On this webinar, experts in the care of older adults and representatives from two health systems will discuss how they are integrating core principles from the Age-Friendly Health Systems movement into their responses to COVID-19.
Health systems, suppliers, distributors and manufacturers must work together to create a common lens of visibility, transparency and consistency to make the supply chain more resilient against unforeseen events while also achieving greater economies of scale. This webinar will discuss how a collective approach powered by data and technology can help supply chain leaders maneuver beyond uncertainty.
Over the last 25 years the complexity of the healthcare provider information technology and operations landscape has necessitated an increase in sophistication and capabilities that health systems require to turn data into a tool that drives business performance. In addition to causing unprecedented margin and operational challenges, the COVID-19 crisis has been a catalyst to accelerate change and rethink the path to sustainable margin improvement.
It has recently become more evident how important scalable, virtualized care operations are to healthcare providers across the globe. Trends for 2020 already reported a higher adoption rate of telehealth and virtualized care platforms, however nobody could have predicted the quick rate at which these systems were organized and executed.
As healthcare organizations recover from the challenges of the COVID-19 pandemic, leaders are devising creative ways to bring back key revenue while preparing for additional waves. At the same time, significant financial challenges related to COVID-19 response are requiring organization organizations to curb costs.
It's a challenging time for most healthcare organizations, but it could be argued that rural organizations are some of the most vulnerable. Rural healthcare providers are striving to provide high quality care amid declining populations, physician shortages, lack of access to technology and higher unemployment rates than urban and suburban communities.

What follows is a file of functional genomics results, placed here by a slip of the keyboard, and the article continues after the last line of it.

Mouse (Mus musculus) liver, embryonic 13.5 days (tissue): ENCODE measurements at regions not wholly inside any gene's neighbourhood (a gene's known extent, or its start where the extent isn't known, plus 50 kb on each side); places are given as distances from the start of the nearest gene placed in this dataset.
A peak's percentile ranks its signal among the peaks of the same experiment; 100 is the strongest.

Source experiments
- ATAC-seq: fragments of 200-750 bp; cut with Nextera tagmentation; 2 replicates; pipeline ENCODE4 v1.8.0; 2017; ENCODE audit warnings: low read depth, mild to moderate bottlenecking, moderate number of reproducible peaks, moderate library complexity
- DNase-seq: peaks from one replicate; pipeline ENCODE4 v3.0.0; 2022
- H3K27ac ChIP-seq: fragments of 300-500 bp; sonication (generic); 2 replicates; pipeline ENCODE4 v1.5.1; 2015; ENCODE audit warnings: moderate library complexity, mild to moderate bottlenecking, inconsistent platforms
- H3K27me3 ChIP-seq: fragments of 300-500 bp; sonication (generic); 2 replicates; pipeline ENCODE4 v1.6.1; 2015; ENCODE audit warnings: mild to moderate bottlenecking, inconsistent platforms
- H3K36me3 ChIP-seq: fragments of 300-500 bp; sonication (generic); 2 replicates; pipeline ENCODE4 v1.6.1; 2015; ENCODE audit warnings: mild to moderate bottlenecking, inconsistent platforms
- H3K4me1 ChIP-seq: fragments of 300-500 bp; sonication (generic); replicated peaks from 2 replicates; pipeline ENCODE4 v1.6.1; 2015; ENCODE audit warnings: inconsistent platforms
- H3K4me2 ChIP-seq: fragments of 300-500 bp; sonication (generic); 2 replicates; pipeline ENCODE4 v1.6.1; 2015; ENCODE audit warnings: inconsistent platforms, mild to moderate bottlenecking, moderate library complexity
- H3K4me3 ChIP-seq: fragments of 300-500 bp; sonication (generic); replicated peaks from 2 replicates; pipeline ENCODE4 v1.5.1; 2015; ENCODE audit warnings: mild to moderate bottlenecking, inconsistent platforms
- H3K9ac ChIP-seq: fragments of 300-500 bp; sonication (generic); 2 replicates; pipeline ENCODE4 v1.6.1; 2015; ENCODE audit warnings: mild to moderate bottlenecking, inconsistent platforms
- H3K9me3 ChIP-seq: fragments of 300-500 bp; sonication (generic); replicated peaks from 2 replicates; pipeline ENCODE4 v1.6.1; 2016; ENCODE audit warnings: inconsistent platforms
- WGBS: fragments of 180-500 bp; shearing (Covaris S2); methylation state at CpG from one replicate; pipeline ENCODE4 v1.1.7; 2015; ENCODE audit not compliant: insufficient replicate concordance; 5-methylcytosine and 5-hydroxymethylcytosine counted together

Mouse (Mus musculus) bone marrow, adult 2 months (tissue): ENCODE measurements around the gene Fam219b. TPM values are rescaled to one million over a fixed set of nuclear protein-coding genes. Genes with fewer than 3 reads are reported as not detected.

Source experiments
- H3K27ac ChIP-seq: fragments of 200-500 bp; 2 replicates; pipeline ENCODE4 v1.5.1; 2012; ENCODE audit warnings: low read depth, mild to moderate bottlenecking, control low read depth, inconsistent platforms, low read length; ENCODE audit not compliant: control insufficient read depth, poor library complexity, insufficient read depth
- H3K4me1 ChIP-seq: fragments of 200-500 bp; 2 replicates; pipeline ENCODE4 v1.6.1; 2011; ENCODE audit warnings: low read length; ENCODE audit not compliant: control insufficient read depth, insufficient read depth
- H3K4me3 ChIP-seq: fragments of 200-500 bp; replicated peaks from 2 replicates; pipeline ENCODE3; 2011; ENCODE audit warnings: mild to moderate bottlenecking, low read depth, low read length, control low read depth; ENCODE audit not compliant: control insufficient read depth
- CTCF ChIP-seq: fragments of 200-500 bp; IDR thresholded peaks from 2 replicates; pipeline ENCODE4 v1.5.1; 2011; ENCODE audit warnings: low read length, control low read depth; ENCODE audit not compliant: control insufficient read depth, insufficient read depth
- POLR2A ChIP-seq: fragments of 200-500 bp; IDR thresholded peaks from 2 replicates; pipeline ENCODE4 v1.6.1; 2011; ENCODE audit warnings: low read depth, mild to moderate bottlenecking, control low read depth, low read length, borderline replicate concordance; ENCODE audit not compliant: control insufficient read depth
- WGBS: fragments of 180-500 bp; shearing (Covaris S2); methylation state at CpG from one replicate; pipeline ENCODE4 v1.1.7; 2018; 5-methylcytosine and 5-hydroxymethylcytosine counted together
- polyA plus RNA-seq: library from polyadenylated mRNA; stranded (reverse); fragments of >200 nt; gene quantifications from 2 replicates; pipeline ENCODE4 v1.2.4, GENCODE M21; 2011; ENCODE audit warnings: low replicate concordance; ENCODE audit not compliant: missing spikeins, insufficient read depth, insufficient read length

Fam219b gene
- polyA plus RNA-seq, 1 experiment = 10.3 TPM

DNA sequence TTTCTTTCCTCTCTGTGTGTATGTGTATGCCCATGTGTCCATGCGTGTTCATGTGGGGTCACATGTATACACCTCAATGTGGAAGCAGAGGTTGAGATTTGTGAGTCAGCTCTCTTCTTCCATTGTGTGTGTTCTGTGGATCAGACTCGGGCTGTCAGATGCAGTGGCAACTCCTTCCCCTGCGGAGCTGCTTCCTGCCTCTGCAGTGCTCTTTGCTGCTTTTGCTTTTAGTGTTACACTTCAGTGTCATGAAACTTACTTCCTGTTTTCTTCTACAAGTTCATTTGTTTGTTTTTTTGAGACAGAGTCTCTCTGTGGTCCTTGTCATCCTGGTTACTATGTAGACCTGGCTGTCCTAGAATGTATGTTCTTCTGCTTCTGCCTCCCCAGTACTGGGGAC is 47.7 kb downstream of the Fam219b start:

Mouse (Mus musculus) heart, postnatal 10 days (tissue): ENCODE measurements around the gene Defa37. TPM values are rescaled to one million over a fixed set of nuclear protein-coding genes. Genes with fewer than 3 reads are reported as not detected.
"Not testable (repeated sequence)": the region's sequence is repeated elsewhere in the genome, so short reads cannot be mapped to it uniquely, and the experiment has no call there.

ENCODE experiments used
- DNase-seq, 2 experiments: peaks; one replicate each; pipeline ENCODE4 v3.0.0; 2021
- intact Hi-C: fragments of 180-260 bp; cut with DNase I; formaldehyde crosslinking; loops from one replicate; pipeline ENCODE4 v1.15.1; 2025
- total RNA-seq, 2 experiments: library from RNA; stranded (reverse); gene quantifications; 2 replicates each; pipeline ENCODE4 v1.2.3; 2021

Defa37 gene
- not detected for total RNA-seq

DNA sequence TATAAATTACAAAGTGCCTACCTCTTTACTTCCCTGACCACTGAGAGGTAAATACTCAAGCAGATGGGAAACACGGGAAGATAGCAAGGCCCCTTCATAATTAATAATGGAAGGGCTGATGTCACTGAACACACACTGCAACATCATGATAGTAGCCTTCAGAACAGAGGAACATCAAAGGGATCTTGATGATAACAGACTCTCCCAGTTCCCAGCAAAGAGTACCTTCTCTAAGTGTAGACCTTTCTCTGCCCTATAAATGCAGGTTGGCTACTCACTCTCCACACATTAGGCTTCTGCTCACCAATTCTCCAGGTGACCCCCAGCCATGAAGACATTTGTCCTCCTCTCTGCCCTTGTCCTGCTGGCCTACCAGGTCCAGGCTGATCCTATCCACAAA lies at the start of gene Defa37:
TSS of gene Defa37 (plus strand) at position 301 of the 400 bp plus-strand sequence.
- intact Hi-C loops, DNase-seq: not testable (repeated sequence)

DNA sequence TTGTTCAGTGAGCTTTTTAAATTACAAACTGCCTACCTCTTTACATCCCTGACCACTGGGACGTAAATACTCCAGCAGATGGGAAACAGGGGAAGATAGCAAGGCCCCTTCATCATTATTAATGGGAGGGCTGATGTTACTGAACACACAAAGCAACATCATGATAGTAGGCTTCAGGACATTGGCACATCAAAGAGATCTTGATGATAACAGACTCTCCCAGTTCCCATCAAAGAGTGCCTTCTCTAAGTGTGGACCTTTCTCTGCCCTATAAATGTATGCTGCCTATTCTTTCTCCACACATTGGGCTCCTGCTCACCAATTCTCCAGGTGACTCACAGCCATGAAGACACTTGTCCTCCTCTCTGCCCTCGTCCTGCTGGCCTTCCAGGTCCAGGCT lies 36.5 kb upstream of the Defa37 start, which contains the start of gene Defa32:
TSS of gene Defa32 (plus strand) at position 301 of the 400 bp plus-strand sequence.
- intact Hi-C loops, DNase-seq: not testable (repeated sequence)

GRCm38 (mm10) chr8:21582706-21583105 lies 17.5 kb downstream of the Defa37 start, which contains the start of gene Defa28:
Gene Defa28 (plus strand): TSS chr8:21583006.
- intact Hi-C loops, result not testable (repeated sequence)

During the peak of the fast-rising pandemic, healthcare marketing departments shifted priorities to respond to practical concerns and changes in consumer behavior and sentiment. In doing so, they found that agility was the name of the game. With the realities of COVID-19 settling in, how can healthcare marketers drive forward with focus and new capabilities to achieve better business results?
The COVID-19 pandemic changed the health care landscape at an unprecedented rate. As the search for a cure continues, shelter-in-place orders are relaxed and the country reopens, and COVID positive tests increase, many health systems find themselves preparing for a second surge.
The COVID-19 pandemic has forced digital health platforms into a completely new normal. Telehealth adoption is at an all time high both to patients and providers in a new “stay at home” environment. Even as some in-person visits resume, it’s likely that volume will remain high as patients are more comfortable with the medium and continue to social distance.
In the COVID-19 climate we find ourselves in today, reducing costs to collect while improving net patient revenue is mission critical now. The mission takes many different paths, leading to varying results that generally addresses the symptoms of high costs to collect and not the root cause.
Employee and clinician experiences can impact care delivery, brand perception, and corporate performance. HR plays a pivotal role in transformation by making it easier to attract, hire, manage, develop, and retain the best talent to serve patients and the community. And these processes have been strained as a result of COVID-19.
COVID-19 has transformed telehealth from a point of convenience to a tool of necessity. During this webinar, industry experts will discuss how hospital technology networks are coping and their predictions for the future, including insights from NewYork-Presbyterian and Quil.